|(America’s Cup) Cynical New Zealanders hit new lows
Emirates Team New Zealand, which had earlier cynically asked Team USA boss Russell Coutts to congratulate them, was left shaking their heads and wondering what hit them after suffering one of the worst collapses in sports history in the 34th America's Cup.
The Kiwis allowed Oracle Team USA to rally from seven points down and take the series 9-8 as the American closed out the longest America's Cup in history with a winner-take-all victory Wednesday on the San Francisco Bay in the US.
“We didn't get the last one we needed to take it back to New Zealand. It is hard to swallow,'' said New Zealand skipper Dean Barker, AFP repors.
New Zealand jumped out to a early lead in the series and appeared to be headed to certain victory last Wednesday when they held a seemingly insurmountable 8-1 lead.
The Americans won the final eight races, including Wednesday's contest by 44 seconds in the first winner-take-all final race since 1983.
The loss was especially heartbreaking for Team New Zealand general manager Grant Dalton who said Wednesday there is a strong chance he would not be back.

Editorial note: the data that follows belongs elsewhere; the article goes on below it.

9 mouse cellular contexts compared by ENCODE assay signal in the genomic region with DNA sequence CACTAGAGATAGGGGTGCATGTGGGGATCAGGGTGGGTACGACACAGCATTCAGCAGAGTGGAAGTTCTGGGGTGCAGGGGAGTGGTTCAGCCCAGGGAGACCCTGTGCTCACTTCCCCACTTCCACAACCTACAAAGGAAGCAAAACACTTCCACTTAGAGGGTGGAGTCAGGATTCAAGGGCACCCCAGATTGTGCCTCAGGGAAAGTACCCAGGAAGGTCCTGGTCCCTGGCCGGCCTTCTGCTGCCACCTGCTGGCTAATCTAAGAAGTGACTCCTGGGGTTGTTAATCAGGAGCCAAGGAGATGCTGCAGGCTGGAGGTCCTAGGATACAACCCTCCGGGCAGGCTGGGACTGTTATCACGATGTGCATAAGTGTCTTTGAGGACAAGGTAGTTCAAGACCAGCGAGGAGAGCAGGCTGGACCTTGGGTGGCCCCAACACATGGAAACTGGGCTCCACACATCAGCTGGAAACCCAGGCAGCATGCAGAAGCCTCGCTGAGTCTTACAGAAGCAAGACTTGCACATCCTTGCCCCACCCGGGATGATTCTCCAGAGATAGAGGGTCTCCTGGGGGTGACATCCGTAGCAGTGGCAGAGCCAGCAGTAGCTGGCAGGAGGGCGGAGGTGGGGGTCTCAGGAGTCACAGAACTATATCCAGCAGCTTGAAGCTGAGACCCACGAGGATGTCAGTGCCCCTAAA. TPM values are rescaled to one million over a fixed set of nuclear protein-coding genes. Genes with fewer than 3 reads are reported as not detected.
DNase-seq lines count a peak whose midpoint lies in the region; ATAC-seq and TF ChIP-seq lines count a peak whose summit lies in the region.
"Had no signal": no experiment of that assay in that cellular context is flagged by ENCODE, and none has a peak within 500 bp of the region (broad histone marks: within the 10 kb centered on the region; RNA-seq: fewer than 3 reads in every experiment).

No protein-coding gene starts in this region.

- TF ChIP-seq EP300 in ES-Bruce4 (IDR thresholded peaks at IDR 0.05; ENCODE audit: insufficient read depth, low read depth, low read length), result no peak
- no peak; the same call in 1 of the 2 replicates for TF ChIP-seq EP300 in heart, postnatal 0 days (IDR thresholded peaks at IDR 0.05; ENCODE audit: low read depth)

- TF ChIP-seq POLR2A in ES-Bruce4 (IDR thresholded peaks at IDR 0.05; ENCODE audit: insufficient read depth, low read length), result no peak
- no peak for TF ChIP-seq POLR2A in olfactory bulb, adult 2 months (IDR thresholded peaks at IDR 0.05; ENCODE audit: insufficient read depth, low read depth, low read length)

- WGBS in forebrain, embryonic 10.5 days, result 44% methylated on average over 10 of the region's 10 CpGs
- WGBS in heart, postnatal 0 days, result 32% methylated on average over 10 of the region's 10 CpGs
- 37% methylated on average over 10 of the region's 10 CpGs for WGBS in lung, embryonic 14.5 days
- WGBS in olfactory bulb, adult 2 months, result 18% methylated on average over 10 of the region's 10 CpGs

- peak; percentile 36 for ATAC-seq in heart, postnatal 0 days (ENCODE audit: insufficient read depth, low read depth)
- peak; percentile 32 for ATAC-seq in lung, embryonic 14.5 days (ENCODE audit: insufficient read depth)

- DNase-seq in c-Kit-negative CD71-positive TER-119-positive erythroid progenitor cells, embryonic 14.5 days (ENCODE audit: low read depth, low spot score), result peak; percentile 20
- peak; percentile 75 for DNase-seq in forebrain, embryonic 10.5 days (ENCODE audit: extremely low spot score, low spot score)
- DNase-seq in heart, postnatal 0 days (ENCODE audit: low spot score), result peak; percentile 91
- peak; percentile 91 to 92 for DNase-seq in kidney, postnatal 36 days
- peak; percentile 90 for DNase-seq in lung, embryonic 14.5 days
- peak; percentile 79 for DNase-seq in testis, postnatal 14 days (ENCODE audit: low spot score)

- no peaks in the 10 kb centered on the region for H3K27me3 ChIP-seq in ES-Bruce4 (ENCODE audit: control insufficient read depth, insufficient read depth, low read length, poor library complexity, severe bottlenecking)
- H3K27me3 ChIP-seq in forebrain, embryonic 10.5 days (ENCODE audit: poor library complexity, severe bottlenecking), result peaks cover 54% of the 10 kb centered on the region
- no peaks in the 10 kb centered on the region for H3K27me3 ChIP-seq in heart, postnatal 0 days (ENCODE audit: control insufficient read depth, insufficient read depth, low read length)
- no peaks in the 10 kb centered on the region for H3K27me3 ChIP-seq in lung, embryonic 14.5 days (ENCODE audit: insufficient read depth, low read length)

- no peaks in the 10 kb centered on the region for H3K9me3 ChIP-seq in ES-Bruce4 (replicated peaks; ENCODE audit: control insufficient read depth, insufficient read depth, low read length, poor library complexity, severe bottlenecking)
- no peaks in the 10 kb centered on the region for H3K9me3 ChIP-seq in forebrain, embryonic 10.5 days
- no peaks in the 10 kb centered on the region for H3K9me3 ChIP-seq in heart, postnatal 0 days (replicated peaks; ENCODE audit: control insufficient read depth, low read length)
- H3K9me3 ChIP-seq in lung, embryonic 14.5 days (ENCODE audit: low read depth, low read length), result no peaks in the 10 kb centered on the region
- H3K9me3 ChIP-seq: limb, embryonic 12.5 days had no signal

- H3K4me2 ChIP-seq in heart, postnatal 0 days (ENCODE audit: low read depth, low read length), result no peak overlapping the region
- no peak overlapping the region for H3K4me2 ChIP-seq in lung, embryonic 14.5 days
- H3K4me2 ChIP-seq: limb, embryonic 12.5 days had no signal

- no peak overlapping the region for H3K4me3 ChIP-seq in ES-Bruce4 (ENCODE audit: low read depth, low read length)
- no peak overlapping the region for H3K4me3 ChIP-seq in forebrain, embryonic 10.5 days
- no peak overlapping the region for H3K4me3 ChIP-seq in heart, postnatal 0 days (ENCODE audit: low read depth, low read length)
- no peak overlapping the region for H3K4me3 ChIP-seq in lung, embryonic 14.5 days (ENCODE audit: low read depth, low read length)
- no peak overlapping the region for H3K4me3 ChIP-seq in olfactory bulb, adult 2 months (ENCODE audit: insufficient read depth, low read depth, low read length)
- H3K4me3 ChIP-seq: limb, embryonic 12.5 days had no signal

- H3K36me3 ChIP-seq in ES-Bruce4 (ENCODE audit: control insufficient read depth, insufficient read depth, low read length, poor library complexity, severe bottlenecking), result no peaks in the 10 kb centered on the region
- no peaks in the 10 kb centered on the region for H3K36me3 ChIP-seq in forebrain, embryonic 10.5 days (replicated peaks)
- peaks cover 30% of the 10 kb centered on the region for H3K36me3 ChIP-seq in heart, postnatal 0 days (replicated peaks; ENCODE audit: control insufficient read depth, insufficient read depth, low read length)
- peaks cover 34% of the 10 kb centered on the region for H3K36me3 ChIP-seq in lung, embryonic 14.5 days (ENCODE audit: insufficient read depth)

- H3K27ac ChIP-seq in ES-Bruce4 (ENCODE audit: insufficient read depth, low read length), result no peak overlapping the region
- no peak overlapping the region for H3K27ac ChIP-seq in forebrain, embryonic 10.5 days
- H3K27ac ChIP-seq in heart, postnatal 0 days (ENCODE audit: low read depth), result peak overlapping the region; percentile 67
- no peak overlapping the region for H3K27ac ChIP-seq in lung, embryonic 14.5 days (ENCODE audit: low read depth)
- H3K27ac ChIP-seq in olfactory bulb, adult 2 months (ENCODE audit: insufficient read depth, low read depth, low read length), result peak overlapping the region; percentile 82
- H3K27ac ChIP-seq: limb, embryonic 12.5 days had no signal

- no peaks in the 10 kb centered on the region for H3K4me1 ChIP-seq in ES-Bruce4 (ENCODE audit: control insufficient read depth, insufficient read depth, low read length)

“I have probably done my time,'' said Dalton, of Auckland.
Ask if the others would remain with the team, Dalton said money will be a determining factor.
“It is too early to say. Honestly it will be quite difficult now. I always felt that it will be difficult for the team to stay together, particularly financially.''
Hardly anyone, except a determined US team, saw this comeback coming. New Zealand Olympic Committee bosses were especially left red-faced last week after asking Team USA boss Russell Coutts to send a congratulatory message to his America's Cup rivals.
Coutts was included in an email that was also addressed to fellow New Zealand Olympic medallists last week – when the Kiwis were ahead 7-1 – asking for input for a “vid of congratulations''.
“We were really happy with the boat and the equipment we had,'' said New Zealand tactician Ray Davies. “The American boys just found another couple of gears through the regatta and hats off to them. They did a fantastic job.''
Despite the mammoth collapse, the 41-year-old Barker said his teammates gave it their all.
“We felt we didn't leave anything on the table. We know we had a fight on our hands,'' said Barker, of Auckland.
Davies said they were just out-gunned by a faster craft.
“It felt like it was a tough regatta. We were going well. We thought the boat was going well and we had it optimized. We couldn't do much more with it.''